Marius Petipa’s original version of La Bayadère, which premiered in St. Petersburg in 1877, was meant to evoke the exotic Far East. Today’s productions have no shortage of tropes that Westerners might associate with a royal Indian court: elephants, rajahs, midriffs and opium dreams. The first time I saw La Bayadère, it was not the fantastical setting I found so mesmerizing, but the dancers underneath the layers of intrigue, silk and jewels. Polina Semionova, an American Ballet Theatre principal and Mikhailovsky Theatre guest artist, is particularly captivating as La Bayadère’s heroine, the lovelorn and doomed Nikiya.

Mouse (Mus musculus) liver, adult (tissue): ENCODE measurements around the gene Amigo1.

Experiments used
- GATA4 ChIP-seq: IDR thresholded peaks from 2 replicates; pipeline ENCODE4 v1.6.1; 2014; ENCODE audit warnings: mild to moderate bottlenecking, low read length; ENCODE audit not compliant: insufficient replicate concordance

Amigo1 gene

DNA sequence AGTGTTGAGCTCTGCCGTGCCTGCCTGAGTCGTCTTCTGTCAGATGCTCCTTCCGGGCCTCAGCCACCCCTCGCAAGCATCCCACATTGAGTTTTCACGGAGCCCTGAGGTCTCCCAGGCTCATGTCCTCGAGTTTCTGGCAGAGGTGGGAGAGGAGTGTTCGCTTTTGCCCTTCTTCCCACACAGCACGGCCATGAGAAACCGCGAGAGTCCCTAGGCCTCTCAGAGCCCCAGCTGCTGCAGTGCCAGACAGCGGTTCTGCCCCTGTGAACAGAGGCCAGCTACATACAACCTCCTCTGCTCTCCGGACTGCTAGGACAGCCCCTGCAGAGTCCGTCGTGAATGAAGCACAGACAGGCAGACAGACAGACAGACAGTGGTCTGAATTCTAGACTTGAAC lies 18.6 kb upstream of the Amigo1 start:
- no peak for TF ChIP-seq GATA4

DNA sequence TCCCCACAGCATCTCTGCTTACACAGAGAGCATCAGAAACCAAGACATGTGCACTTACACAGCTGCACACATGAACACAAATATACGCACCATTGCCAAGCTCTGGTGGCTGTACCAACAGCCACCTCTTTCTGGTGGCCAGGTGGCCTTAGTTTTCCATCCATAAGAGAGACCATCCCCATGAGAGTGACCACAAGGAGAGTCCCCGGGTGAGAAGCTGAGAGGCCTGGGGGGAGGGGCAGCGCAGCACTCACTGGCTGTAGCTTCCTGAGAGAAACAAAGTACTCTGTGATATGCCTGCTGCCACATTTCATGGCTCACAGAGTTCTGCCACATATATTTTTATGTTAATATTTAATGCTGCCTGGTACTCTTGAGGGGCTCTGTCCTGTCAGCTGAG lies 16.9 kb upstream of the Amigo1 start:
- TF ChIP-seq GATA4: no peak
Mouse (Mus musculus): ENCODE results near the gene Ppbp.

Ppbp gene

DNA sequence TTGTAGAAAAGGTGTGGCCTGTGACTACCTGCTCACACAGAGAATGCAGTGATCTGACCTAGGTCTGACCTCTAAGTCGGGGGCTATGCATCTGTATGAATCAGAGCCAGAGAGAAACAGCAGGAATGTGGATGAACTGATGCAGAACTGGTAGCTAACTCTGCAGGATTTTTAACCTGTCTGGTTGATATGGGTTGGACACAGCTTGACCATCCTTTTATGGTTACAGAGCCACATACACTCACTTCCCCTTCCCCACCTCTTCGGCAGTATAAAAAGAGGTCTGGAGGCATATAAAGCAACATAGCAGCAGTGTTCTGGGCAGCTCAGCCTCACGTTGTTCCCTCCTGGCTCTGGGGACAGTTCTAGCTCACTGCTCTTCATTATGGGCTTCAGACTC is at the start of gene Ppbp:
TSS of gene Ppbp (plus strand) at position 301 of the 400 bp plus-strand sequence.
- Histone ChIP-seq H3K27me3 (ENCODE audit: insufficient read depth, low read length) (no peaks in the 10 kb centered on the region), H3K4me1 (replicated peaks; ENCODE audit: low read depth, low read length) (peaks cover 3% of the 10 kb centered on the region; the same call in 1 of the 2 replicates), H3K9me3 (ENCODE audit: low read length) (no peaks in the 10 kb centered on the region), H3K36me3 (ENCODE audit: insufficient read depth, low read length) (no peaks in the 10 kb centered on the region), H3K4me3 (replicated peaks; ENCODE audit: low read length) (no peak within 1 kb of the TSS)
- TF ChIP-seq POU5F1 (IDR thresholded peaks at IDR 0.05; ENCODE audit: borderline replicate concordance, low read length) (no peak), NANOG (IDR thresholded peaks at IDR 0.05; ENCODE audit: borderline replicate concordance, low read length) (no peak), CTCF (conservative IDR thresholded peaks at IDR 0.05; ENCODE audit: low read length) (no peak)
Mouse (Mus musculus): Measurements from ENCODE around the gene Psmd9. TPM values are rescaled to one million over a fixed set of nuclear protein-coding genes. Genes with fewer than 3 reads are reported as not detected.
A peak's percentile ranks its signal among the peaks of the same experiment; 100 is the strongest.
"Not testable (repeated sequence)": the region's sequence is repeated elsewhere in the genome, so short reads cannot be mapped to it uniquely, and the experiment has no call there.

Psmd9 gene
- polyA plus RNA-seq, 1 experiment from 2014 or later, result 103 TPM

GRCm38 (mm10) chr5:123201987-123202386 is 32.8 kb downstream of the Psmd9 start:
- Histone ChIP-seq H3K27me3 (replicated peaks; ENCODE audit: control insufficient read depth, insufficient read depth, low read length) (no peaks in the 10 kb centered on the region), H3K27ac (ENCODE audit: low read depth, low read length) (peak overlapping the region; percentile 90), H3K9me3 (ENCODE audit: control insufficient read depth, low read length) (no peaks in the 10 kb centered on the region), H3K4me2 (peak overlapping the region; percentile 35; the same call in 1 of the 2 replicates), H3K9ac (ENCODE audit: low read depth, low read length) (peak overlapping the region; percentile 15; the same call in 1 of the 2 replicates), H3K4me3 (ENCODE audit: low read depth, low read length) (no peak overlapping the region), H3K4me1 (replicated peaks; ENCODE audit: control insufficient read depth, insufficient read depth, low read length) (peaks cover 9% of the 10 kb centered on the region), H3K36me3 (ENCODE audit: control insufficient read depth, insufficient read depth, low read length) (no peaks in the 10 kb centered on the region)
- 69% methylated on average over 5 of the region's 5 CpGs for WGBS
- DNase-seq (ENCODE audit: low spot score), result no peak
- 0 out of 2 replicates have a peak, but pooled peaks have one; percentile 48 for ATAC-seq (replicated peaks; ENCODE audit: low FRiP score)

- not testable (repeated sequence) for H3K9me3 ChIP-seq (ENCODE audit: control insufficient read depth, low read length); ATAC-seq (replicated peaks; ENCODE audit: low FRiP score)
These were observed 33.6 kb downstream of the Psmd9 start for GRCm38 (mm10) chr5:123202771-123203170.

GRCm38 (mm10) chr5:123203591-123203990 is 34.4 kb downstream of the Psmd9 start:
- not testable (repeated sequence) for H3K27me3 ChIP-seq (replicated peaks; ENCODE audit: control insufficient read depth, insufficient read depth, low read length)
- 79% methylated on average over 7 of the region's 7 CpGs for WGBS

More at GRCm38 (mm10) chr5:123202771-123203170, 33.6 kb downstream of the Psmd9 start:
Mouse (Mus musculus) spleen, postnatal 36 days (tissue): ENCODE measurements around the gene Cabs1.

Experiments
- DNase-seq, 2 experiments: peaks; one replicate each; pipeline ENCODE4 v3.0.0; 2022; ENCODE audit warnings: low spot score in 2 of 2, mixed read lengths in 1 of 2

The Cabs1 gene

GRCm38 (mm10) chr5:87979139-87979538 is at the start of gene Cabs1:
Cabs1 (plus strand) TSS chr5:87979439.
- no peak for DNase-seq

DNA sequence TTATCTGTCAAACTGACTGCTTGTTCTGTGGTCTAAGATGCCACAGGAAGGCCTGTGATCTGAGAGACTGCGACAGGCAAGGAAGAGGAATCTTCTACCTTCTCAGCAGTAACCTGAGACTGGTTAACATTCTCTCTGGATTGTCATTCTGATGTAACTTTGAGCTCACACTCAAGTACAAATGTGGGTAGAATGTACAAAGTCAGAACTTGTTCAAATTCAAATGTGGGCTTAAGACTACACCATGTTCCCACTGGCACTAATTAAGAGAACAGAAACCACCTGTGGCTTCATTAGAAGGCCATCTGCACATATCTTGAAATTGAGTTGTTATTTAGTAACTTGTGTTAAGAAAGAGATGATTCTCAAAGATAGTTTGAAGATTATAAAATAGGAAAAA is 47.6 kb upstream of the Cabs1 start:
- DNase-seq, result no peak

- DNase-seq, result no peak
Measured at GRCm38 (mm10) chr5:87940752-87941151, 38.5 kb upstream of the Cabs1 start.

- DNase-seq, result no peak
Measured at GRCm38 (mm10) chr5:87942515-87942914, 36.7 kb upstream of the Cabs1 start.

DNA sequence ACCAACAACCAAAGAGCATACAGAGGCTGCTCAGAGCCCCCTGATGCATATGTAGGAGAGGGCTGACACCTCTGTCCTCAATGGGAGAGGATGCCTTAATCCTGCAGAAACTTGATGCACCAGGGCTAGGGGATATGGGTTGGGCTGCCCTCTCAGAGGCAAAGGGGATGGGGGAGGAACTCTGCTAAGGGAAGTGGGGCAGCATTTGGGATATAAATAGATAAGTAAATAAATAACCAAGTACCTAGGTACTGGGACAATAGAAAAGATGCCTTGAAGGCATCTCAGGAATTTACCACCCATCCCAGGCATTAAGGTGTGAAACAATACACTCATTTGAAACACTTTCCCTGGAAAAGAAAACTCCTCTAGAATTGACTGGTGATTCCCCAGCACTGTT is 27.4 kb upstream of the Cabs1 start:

In the variation preceding the Nikiya’s death, Semionova’s lithe figure undulates—not unlike the snake whose deadly bite is the character’s fate—and melts effortlessly into each supple lunge and backbend. The lyrical choreography exhibits Semionova’s usual flawless lines, and she embodies Nikiya’s desperation in the way she clutches her neck and bows pleadingly towards Solor. Watching this video, I can hardly tear my eyes away from the seductive, simple way Semionova peels one perfectly arched foot off the floor, steps to sous-sus and twists her graceful arms overhead. Happy #ThrowbackThursday!